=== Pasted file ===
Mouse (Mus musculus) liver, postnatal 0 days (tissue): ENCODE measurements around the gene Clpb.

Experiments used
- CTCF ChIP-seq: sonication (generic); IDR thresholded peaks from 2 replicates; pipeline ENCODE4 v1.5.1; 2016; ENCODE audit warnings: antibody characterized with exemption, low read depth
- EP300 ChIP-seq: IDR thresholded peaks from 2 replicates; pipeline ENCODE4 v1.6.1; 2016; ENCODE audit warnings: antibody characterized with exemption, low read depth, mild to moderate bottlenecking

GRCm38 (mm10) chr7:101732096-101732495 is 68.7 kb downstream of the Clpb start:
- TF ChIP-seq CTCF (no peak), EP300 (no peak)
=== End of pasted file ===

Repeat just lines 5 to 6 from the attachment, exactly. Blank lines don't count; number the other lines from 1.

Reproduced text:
GRCm38 (mm10) chr7:101732096-101732495 is 68.7 kb downstream of the Clpb start:
- TF ChIP-seq CTCF (no peak), EP300 (no peak)